Rayne United Methodist Church Extends New Orleans Hospitality for Carnival Parade-Goers

Mark Lambert
February 15, 2023

Some may believe a church – especially a landmark United Methodist church established nearly 150 years ago – has no business participating in a hedonistic gathering of alcohol-fueled partyers, many of whom are scandalously dressed and publicly fighting over worthless trinkets.

Some may call it “heresy,” but Rev. Jay Hogewood, Pastor of Rayne Memorial United United Methodist Church, calls it a “ministry opportunity” on St. Charles Avenue, right in the middle of the route of the signature New Orleans Carnival parades.

Rayne invites parade-goers to buy a $25 hospitality ticket that gives them access to the neighboring Epiphany House, a home the church owns, in which visitors can relax, have a meal, and watch the parade.
Rayne Memorial's Epiphany House
Both the church and Epiphany House, which Rayne purchased as an investment in 2017, are historical buildings. The 1875 church features Gothic-revival architecture with a tall spire and pointed arches. Epiphany House, built in 1892 and known as the George F. Lapeyre House, is a grand 6,500-square-foot Queen Anne-style mansion with three floors, four-and-a-half bathrooms and seven bedrooms.

“We call it the hospitality suite,” Rev. Hogewood said. “They get to use Epiphany House, have a meal or meals, and they have a place to watch the parade in front of church, and they can use the bathrooms.”

Rev. Hogewood, who has been pastor at Rayne since 2017, describes his church as “a servant-hearted congregation. They are thoughtful people, thoughtful about hosting. Hospitality is a gift.”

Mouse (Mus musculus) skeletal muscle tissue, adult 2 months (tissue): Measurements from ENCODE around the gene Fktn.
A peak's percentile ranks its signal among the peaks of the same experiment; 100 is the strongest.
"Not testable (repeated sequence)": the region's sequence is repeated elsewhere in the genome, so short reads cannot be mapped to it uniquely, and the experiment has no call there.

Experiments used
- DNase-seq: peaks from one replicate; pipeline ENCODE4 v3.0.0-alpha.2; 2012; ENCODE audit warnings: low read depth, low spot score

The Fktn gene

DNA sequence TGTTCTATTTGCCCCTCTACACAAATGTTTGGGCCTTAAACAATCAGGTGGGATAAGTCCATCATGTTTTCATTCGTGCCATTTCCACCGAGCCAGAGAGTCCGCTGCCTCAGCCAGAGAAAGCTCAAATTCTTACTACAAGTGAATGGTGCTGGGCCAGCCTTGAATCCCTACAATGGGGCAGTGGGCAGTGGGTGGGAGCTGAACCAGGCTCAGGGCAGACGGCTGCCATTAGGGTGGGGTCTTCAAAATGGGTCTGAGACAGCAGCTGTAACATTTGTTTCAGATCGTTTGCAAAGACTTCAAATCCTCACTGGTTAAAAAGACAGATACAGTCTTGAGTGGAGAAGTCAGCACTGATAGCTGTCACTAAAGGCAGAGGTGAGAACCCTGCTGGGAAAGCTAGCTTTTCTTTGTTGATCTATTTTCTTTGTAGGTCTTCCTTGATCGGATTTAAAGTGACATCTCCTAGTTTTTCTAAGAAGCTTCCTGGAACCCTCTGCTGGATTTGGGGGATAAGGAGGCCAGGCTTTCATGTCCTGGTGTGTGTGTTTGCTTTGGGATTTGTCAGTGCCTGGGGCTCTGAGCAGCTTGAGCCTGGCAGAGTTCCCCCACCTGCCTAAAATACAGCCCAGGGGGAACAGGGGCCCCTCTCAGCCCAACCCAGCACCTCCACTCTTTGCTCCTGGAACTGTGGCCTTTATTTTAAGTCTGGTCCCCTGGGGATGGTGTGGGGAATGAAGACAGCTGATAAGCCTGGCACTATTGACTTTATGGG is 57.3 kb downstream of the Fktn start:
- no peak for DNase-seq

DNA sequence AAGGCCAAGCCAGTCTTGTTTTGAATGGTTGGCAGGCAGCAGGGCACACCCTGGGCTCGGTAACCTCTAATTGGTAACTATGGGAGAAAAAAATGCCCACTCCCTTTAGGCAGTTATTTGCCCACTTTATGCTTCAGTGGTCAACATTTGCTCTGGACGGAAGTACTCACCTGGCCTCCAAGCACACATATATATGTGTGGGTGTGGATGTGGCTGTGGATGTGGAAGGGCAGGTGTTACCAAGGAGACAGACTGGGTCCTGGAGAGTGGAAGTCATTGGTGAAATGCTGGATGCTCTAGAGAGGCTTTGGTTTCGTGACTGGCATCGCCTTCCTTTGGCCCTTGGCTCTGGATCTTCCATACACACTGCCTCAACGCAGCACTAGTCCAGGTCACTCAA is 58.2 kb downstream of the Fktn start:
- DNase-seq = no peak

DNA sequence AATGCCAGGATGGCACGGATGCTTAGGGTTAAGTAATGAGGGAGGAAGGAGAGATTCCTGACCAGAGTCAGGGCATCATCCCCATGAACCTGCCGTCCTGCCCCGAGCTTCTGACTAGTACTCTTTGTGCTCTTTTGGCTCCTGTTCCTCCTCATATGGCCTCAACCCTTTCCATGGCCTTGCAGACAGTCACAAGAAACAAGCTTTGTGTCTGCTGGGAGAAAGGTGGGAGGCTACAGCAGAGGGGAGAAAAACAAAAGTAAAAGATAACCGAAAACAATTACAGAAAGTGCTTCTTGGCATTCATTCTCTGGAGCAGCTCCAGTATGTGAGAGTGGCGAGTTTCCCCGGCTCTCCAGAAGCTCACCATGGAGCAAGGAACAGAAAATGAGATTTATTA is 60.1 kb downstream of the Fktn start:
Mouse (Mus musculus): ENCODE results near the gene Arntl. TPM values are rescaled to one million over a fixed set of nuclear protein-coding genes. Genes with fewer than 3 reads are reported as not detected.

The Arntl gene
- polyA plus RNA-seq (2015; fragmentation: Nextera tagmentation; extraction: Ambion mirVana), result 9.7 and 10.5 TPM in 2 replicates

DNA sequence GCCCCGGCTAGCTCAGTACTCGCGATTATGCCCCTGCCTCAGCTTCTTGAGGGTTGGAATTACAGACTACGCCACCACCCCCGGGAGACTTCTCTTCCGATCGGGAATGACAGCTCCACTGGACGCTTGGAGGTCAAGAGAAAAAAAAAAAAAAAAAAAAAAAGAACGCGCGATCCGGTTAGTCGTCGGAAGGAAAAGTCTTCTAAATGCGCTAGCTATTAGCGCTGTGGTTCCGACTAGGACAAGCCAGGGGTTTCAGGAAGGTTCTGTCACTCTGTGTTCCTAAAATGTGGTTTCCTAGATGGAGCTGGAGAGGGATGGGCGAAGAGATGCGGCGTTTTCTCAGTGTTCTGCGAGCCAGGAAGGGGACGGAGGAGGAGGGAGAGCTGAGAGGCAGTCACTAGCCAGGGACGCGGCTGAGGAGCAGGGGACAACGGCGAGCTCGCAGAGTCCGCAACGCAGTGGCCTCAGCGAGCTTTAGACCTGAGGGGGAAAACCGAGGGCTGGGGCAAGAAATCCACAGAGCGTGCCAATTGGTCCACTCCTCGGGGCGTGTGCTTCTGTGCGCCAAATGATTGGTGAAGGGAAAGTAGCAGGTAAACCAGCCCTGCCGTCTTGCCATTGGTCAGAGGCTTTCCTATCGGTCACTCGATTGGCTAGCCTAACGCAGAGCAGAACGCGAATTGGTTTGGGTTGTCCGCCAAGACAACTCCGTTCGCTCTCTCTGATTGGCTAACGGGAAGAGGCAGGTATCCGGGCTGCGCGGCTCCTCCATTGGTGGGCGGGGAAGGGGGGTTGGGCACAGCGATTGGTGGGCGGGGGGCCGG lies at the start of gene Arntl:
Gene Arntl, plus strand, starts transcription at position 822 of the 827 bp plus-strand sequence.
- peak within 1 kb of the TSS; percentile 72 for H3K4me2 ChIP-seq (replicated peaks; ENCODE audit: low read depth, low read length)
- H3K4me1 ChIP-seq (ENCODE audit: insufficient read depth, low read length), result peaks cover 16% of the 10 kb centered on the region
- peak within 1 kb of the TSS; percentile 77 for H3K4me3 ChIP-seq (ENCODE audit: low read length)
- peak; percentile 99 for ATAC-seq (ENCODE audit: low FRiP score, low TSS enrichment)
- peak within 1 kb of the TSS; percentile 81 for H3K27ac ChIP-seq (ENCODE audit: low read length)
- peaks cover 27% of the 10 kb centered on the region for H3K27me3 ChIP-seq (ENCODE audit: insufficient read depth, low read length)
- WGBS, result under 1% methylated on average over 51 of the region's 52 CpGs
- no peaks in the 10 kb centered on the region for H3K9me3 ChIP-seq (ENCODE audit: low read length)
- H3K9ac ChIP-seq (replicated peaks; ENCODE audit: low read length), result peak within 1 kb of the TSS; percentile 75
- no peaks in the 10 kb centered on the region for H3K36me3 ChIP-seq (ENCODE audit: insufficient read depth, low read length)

He also believes hospitality is a true ministry, and he has scripture to back him up.

“To me, clearly since the narrative of Abraham and Sarah hosting strangers, hospitality has been riveted in the Christian narrative into opening the door to people,” he said. "When Cleopas and Simon walked along the road to Emmaus, they would not have recognized the resurrected Christ had they not stopped and shared a meal. It’s Jesus’ hospitality that welcome us.”

For those who have never been to a New Orleans Carnival parade, Rev. Hogewood describes it “like Halloween on steroids. Mardi Gras is an equalizer, man. You see different people, different colors, all in front of Rayne. And we’re just saying, ‘just open the door, man!’”

For years, Rayne provided parade-goers with a clean, outdoor bathroom space through portable toilets, continuously cleaned by the church’s youth group. Anyone could get a wristband for $5 and have a clean, safe place all day to take a bathroom break. The proceeds funded the youth group’s activities, including its annual mission trip.

“A slow night would be, like, 300 people; a busy day would be literally 1,000 people,” Rev. Hogewood said. “We were the best deal in town, or at least, the best deal Uptown.”

Covid changed all that.

After the 2021 Carnival parades were cancelled, everyone thought it was time to flush the portable toilet service.

“It was a shame because the porta-potty ministry was a well-oiled machine,” Rev. Hogewood said. “But this ministry is more dynamic because people are moving around.”

Members of the youth group welcome the guests, cook the meals, and clean the house at night. The money from the operation – as much as $8,000 on a busy parade day – goes toward the youth group’s activities and mission trip.

Rev. Hogewood credits Epiphany House ministry’s success to Youth and Family Ministry Director Jacob Nichols and church administrator Shaun Darnall. And make no mistake: He considers the Epiphany House parade rental a true ministry.

“A lot of our neighbors are coming into our facility. It deepens our mission,” he said. “Honestly, I think it plays back to the hospitality of our congregation. We want to love our neighbors as we love ourselves. Now, the hospitality is even deeper, and it’s an expanded use of our resources.”

“And the Bible tells us, when you host strangers, you are entertaining angels.”
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